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Let $x$ denote an arbitrary real number. Then $x^n$ makes sense for arbitrary $n \in \mathbb{N},$ via the obvious recursive definition. We can extend this definition by asserting that if $x$ is furthermore non-zero, then $x^n$ additionally make sense for $n \in \mathbb{Z} \setminus \mathbb{N}$, and is defined by iterative multiplication of $1/x$. We can go one step further by asserting that if $x$ is furthermore positive, then $x^y$ additionally makes sense for arbitrary $y \in \mathbb{R} \setminus \mathbb{Z}$ and is defined by $x^y = e^{y \log x}$ in this case.

We then have all the usual exponential laws that we know and love, as well as closure:

  1. if $n \in \mathbb{N}$ and $x$ is real, then $x^n$ is real.
  2. if $n \in \mathbb{Z}$ and $x$ is real non-zero, then $x^n$ is real-nonzero.
  3. if $y \in \mathbb{R}$ and $x$ is positive, then $x^y$ is positive.

However, in high school we go one step further, learning that $(-1)^{1/3}$ is well-defined, and equals the unique real $x \in \mathbb{R}$ such that $x^3 = -1$. So too is $(-1)^{2/3},$ which equals $((-1)^2)^{1/3}$, or equivalently $((-1)^{1/3})^2.$ However, $(-1)^{3/2}$ is ill-defined because we cannot take the square root of a negative number.

Is this fourth and final step we learn in high school actually useful? The theory seems much more complicated than the theory of steps 1, 2 and 3, because for example $$-1 = (-1)^{2/2} \neq ((-1)^{1/2})^{2} = \mathrm{undef}.$$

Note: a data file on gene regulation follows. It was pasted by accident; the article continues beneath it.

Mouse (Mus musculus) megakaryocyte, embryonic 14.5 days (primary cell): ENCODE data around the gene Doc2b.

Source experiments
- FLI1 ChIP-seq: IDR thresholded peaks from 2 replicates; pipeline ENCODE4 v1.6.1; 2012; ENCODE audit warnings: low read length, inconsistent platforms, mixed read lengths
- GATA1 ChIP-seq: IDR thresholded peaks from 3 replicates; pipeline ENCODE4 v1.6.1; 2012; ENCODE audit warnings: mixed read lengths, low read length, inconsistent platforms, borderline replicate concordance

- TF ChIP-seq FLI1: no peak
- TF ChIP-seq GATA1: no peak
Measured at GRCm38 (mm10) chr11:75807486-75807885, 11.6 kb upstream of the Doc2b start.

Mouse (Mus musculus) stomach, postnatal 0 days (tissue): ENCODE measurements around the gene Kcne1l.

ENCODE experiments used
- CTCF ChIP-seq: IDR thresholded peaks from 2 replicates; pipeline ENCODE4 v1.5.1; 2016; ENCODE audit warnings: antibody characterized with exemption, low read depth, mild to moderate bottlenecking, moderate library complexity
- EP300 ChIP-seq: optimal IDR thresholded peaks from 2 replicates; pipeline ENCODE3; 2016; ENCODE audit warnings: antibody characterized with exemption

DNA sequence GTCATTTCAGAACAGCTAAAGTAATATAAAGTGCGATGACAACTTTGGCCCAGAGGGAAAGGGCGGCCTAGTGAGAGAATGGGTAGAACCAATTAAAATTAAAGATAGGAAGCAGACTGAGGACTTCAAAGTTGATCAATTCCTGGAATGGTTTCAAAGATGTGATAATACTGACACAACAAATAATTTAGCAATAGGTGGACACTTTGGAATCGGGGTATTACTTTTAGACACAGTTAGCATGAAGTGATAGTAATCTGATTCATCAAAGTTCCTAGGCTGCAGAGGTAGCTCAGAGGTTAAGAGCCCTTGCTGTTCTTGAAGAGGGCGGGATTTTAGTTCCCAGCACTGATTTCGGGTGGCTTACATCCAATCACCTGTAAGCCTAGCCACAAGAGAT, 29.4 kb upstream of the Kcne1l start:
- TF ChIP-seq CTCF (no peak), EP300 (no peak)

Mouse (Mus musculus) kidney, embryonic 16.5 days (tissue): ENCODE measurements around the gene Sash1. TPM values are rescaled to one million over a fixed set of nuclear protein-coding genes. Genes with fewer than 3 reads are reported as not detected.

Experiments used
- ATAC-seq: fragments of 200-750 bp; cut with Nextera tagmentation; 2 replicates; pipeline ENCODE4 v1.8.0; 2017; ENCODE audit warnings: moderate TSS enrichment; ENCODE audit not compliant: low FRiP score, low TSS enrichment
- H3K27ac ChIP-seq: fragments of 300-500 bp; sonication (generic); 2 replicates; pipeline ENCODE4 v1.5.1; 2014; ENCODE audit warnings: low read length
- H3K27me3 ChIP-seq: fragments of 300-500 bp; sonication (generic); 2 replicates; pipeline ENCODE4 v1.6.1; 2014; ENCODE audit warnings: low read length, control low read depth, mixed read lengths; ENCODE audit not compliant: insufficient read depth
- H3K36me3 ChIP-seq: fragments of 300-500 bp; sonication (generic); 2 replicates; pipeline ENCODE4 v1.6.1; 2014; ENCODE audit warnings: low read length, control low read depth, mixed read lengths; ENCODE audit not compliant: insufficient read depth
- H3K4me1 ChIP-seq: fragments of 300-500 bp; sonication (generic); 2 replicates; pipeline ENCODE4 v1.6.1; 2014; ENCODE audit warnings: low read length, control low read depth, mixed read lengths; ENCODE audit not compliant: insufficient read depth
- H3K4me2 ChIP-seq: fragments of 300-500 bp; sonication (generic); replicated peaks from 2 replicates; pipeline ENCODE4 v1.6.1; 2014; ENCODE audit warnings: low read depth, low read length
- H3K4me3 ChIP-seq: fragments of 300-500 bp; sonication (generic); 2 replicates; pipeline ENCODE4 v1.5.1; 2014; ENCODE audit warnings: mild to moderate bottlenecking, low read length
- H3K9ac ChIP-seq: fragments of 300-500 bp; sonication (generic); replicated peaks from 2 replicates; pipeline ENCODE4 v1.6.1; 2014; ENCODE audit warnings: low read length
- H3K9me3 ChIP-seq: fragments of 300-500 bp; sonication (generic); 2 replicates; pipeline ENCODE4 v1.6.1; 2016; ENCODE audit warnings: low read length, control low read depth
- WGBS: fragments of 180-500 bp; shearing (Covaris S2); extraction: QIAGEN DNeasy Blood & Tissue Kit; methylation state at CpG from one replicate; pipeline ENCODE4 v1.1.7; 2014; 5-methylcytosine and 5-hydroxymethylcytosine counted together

So what I want to know is, do expressions like $(-1)^{2/3}$ show up naturally in pure or applied math?

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Your last statement is incorrect. $i^2 = 1$ –  Don Larynx Sep 21 '13 at 4:26
    
@Jossie -1..... –  Bitrex Sep 21 '13 at 4:28
    
@Josie, if we go to the complex numbers, we have to make a choice of branch cut, and no matter how we make it, familiar properties of exponentiation fail. So either way, my point still stands. Things get messier, and my question, are there situations where we actually have to deal with this messiness? –  goblin Sep 21 '13 at 4:40
    
@Bitrex, my comment above is addressed to you also. –  goblin Sep 21 '13 at 4:41
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Yeah, I was also trying to say that IMVHO extending the definition of $x^{1/3}$ is mostly pointless. As it happens I am reviewing the power concept and related rules in my freshman calculus course just now. And I won't be mentioning this possibility. Exactly for the reasons that you brought up - some of the familiar rules will break down. –  Jyrki Lahtonen Sep 21 '13 at 7:29

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